I can honestly say that it was this process of friendly, relational, but consistent accountability to be obedient to God’s Word that transformed me from a disciple into a disciple-maker. I am so grateful we didn’t just teach others to do T4T, but that we practiced it first ourselves.
Accountability For Obedience is a Non-Negotiable
Whether you use Training for Trainers (T4T), Discovery Bible Study (DBS), or some other approach in starting a Disciple Making Movement, the element of accountability for obedience has to be in place. It is a key catalyst and driver of rapid growth. It propels the movement forward and facilitates God’s process of transformation in the disciples’ lives.
As you work through the awkwardness in the early stages, accountability to one another for disciple-making activity becomes a norm. It becomes a part of the DNA of the movement. Those who come to Christ and are discipled in this way don’t find it strange; they experience it as normal. It is those of us who come from traditional church backgrounds that feel uncomfortable at first. That is because in most churches there is little to no true discipleship happening. Accountability is not a part of our Western church culture at all, and we have exported that church culture to the rest of the world. This is not, however, the way Jesus made disciples.
Jesus was not hesitant or timid in requiring obedience. He modeled a consistent, relational, accountability with those He led. Some of His most profound parables were about the importance of obedience.
There is one short parable Jesus told that we all learned in Sunday School. It is the story of two men. One man builds a house on sand, another on a rock. The man who built on the rock was called the wise man and the other man was called foolish. But do you remember why they were called that? For some strange reason, we often miss the point of this story when we learn it as kids! We easily remember the well-known children’s song, “The wise man built his house upon the rock….”
But here is the main point. The one who builds on the rock is the one who hears the Word and puts it into practice… the one who immediately obeys. When the challenges of life come, he will have a strong foundation (Matt. 7:24-27).
The Same Foundation of Obedience is Needed in a Movement
The same is true of a movement. A movement develops a firm foundation for rapid and sustained growth when accountability for putting God’s Word into practice is a normal part of how discipleship happens.
We also find Jesus asking His disciples for reports on their disciple-making activities. In Luke 8, 9 and 10 he sends the disciples out to share about the kingdom. When they return, he asks for a report of what had happened. He debriefs them and then teaches them based on what had been done.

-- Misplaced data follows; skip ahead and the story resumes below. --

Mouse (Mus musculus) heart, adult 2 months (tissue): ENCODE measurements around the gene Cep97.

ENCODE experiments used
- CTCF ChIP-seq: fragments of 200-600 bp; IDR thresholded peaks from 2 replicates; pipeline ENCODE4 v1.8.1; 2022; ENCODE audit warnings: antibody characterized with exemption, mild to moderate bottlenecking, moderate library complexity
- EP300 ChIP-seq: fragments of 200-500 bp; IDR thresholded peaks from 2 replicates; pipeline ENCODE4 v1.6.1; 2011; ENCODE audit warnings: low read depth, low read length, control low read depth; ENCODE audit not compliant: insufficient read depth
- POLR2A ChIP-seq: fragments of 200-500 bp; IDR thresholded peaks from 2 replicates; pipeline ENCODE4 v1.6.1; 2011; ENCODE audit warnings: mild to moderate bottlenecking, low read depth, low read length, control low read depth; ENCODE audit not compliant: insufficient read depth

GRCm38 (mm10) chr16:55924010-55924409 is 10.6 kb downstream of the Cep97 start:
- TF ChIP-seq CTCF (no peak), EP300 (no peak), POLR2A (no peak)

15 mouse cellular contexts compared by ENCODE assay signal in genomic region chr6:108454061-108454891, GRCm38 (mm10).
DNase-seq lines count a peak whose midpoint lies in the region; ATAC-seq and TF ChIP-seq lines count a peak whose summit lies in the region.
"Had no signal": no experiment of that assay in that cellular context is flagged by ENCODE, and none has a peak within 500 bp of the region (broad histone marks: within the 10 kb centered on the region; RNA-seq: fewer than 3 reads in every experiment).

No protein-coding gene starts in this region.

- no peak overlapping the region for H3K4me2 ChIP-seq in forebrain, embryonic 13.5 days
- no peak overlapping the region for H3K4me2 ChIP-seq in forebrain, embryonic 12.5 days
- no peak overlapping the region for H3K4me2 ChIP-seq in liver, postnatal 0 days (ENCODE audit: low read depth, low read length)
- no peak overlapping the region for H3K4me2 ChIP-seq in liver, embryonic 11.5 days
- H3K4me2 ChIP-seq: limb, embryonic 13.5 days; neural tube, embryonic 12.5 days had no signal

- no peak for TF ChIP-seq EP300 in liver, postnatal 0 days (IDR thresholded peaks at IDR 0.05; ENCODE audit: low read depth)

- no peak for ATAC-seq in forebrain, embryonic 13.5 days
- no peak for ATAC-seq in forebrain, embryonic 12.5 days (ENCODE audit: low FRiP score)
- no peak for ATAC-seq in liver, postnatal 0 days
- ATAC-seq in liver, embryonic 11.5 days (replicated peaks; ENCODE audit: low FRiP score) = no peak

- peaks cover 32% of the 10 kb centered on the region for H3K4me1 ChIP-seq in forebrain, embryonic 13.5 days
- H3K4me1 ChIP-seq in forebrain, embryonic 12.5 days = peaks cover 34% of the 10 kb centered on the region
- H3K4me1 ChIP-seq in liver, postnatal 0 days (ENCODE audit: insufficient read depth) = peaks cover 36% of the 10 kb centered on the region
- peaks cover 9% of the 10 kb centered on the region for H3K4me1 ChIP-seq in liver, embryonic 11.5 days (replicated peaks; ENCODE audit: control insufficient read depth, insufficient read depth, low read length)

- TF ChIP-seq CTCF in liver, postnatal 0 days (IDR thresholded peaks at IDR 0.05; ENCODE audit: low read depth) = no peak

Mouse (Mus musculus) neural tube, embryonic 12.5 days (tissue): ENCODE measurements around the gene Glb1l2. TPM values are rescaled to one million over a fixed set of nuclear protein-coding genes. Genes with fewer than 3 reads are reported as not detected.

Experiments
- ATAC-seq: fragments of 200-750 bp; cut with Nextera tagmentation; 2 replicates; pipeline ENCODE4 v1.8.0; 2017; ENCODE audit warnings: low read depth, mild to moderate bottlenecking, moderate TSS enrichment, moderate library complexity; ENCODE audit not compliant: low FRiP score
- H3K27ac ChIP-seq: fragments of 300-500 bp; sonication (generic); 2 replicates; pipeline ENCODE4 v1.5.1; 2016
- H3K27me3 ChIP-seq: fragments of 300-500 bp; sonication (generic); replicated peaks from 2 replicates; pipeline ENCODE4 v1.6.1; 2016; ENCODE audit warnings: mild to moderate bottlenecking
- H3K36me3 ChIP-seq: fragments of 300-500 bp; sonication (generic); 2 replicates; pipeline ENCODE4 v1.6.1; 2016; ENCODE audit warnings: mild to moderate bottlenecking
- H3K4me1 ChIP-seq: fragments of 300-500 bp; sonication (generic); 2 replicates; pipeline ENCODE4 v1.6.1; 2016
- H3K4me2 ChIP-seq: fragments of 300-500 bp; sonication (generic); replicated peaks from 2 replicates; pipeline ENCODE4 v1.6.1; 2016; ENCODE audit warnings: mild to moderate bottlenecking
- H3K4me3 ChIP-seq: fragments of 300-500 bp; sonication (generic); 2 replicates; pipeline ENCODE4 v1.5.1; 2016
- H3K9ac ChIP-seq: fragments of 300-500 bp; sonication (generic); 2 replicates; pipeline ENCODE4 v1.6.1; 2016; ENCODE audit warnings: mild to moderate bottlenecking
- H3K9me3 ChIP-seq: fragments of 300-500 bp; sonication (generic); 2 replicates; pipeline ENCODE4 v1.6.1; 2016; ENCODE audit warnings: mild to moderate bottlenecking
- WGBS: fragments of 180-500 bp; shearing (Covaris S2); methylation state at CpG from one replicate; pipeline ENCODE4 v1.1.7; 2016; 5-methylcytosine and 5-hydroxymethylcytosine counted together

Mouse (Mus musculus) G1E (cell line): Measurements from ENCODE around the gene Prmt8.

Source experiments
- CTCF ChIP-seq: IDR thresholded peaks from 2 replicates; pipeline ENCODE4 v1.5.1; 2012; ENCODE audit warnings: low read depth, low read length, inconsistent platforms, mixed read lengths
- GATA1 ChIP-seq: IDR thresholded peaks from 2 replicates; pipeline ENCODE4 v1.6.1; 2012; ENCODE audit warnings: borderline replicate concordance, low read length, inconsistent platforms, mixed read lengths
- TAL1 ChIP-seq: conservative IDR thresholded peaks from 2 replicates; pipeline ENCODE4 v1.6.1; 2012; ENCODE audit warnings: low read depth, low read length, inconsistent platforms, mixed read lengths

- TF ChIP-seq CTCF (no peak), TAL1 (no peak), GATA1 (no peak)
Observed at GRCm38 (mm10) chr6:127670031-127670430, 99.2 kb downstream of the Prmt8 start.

Jesus said in John 14:15 “If you love me, keep my commands” and again in John 15:14 “You are my friends if you do what I command.” This was not optional, nor was it legalistic. But it did sort out the true disciples from those who were just interested seekers. In our movements, we must do the same. For Jesus, it was obedience that was the evidence of the depth of relationship with Him.
What is Friendly Accountability?
When training church planters, I like to call it friendly accountability. This emphasizes that we do not shame anyone and that we must ask obedience-related questions in a friendly manner. Many of the cultures we are trying to start movements in are honor/shame-based. We in no way want to cause our disciples to feel ashamed. Nor do we want to be manipulative or coercive. Instead, we want to develop an atmosphere of loving support, encouragement, faith and risk-taking in the groups we start. We need to train our disciples and the leaders we develop to practice accountability without the use of shame.
In addition to being shame-based, most of the cultures where there are unreached people are also communal. When we decide to obey God’s Word together as a group, we can then evaluate as a group how we are doing. This prevents individuals from feeling shame and helps them stay inspired to continue.
Celebrate testimonies and breakthroughs together. Pray for one another when one or two in the group are finding it difficult to obey Jesus’ commands. But don’t, please don’t, go light on developing a culture of obedience in the movement. It is crucial to both multiplication and transformation. It certainly was in my life and it has been in the movements I’ve worked with. But together with obedience-based discipleship, be relational. Love deeply. Be compassionate and supportive. Create a strong community in the fellowships. Spend time together outside of the Bible study times. Eat together. Cry and grieve together. Become a family. This relational commitment, together with accountability to obedience to Jesus, will propel you forward.
Are you interested in starting a movement? Exploring the idea? Why not do what we did and start with your own DBS or T4T group in your home? Find a group of people and willingly pursue accountable relationships in both following Jesus and fishing for men. As you begin to do this, you will learn much more about what a house church/ disciple-making group in a movement looks like. You will definitely grow as well. And who knows? It could launch a new movement! God likes to take small beginnings and do the miraculous through them.“